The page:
The study of English literature implanted into Indian�minds the love of liberty. The passionate lyrics of�Byron singing praises of love, liberty and freedom,�the thought-provoking sonnets of Wordsworth�upholding the dignity of mankind and the impressive�odes of Shelley preaching revolt against tyranny of�priesthood and despotism, awakened the Indians�from their age-long torpor and inspired them with�new ideas and aspirations. The slogans of liberty and�fraternity-so common in the history of English and�French literature�_provided them with a spirit which�went direct into their heads.

The English language enabled the Indians to�learn western political thought and philosophy.�They acquired knowledge of modern political concepts�such as nationalism, nationality, patriotism and�political rights. The political theory of the West,�especially of Locke and Spencer, and writings of Mill,�Macaulay and Burke had a profound effect on their�political thinking.

The English also provided opportunity for the Indians�to know about Europe and the new world. They read�through this medium the history of France, Germany,�Italy, America, Greece and many other countries. They�studies the accounts of thrilling events like the French�Revolution, the Greek War of Independence and the�American Revolution. They also learnt about the various�ways of fighting the struggles of independence, all this�infused a new confidence and courage among the Indians�and made them bold, brave and patriotic.

The English proved useful to the cause of nationalism�in another way also. It provided the Indians with�a lingua franca (common language) necessitated for�the exchange of ideas, concerted action and national�unity.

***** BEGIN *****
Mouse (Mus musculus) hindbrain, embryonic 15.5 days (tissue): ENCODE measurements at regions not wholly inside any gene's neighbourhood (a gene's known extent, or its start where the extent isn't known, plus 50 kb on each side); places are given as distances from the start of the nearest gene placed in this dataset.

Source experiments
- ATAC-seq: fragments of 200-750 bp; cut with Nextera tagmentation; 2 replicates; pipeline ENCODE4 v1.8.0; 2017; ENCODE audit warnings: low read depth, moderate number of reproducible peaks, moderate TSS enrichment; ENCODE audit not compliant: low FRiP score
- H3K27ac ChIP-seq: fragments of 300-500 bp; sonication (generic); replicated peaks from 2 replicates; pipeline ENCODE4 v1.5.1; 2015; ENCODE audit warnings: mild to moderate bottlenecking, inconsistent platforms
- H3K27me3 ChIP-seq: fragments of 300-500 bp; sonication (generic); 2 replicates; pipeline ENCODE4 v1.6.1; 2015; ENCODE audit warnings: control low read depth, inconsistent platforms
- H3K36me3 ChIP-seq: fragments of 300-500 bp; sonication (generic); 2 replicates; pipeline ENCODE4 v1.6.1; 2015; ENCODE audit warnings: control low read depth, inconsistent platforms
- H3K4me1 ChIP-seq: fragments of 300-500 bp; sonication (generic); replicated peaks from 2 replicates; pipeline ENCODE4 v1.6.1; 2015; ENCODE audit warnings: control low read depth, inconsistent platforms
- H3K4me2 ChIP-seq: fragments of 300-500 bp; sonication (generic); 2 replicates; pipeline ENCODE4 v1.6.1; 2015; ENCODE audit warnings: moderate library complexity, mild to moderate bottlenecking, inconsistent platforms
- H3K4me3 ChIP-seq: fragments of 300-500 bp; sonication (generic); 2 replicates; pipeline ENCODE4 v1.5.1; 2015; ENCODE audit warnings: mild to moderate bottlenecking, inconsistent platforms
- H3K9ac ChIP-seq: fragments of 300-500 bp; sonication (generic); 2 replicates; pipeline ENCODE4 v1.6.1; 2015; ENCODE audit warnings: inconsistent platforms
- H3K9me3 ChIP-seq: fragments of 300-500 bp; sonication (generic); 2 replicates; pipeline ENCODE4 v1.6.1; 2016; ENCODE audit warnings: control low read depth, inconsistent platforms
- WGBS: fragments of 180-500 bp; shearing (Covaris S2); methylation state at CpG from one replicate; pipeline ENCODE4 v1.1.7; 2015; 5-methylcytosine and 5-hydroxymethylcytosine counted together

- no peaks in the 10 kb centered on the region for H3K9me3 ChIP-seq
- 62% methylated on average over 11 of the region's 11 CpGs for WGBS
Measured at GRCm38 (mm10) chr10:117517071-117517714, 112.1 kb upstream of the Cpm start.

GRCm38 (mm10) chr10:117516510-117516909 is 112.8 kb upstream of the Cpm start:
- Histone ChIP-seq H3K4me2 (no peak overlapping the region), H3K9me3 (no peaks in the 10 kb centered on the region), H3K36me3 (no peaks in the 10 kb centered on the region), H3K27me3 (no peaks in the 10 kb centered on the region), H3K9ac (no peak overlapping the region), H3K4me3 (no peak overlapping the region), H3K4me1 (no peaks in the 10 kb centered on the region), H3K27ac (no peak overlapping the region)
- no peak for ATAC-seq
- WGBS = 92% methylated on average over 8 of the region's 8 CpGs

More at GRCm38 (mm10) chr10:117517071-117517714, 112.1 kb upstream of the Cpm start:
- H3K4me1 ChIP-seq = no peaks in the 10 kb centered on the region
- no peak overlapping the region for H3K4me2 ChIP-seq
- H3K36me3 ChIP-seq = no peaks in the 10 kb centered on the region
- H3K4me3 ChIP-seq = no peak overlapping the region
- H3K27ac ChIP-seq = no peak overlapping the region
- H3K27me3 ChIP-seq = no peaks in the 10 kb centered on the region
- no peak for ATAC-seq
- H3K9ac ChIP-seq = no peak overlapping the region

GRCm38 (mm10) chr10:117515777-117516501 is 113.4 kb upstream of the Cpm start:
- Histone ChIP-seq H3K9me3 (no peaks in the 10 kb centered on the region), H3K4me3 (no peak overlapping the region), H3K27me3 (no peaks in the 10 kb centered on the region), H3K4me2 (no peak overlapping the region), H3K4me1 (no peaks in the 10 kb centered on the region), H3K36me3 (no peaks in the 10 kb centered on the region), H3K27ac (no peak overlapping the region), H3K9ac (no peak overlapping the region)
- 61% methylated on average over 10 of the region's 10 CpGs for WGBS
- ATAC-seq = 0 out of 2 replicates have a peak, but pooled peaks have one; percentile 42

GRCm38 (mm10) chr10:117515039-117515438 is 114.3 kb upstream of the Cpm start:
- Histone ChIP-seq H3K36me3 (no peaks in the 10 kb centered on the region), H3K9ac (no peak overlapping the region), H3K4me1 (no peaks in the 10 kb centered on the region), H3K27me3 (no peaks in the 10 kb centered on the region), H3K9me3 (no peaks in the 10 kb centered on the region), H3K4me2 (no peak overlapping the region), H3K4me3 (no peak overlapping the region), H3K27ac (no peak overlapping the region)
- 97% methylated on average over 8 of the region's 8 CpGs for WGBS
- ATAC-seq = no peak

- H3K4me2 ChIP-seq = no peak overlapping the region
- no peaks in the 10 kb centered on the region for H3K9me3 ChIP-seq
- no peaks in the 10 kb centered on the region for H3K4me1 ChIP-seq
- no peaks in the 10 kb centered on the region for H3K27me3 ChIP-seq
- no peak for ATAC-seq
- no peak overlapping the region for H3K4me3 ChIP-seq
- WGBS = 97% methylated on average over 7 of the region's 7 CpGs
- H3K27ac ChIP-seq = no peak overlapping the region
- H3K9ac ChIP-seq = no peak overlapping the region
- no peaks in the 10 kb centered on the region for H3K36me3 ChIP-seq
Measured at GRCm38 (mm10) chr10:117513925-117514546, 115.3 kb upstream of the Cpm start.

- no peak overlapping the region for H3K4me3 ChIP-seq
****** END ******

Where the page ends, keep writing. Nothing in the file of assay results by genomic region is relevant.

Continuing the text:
The English educations, thus, gave the Indians a sense�of freedom, leavened their minds with regard to sense�of justice and imparted in them an English tone of�revulsion against oppression. It also welded the natives�into one political mass with a community of feelings on�Indian subjects. All this gave a new life and vigour to the�growing Indian nationalism.�(iv) The British administrators, in India, were determined�to exploit the economic resources of India to their�full advantage. They had, therefore, made our country�a market for the sale of the British goods and a�supplier of the raw material. They traded in favourable�circumstances, manipulated the tariff to their own�advantage and hindered the growth of Indian industries�by unreasonable restrictions. They also charged excessive�land revenue from the peasants. Their policies led to�enormous drain of wealth from India to Britain and�made our country the poorest in the course of a century.�In consequence, more than three-fourths of the people�could not secure two square meals a day and almost�perpetually lived in a semi-starving conditions. To�aggravate the situation, some six appalling famines and�a few minor draughts caused uncommon devastation.�These unbearable conditions created a great discontent�and disaffection which were further intensified by the�British policy of keeping India in perpetual subjection.�The British statesmen openly declared: “India has been�conquered by the sword and shall be maintained by the�sword”.

(v) The Englishmen were very arrogant and oppressive�in their dealings with the Indian subjects. They did�not scruple to denounce them as despised barbarians�with hardly any culture and civilization. The average�Englishman kept the natives at arm’s length and thought�it below his dignity to have any relation with the latter.�The doors of the English clubs in India were barred�against the anglicized Indians. This social exclusiveness,�not unnaturally, wounded the susceptibilities of the�Indians. Worse still, the Englishmen often openly�insulted and even assaulted the Indians of high rank.�The ordinary Indians (particularly the servants of the�Englishmen) were administered kicks and beating which�sometimes led to their death. This arrogance and cruelty�on the part of the English created a strong revulsion�against the British oppression and fostered the growth�of national unity.

Written by princy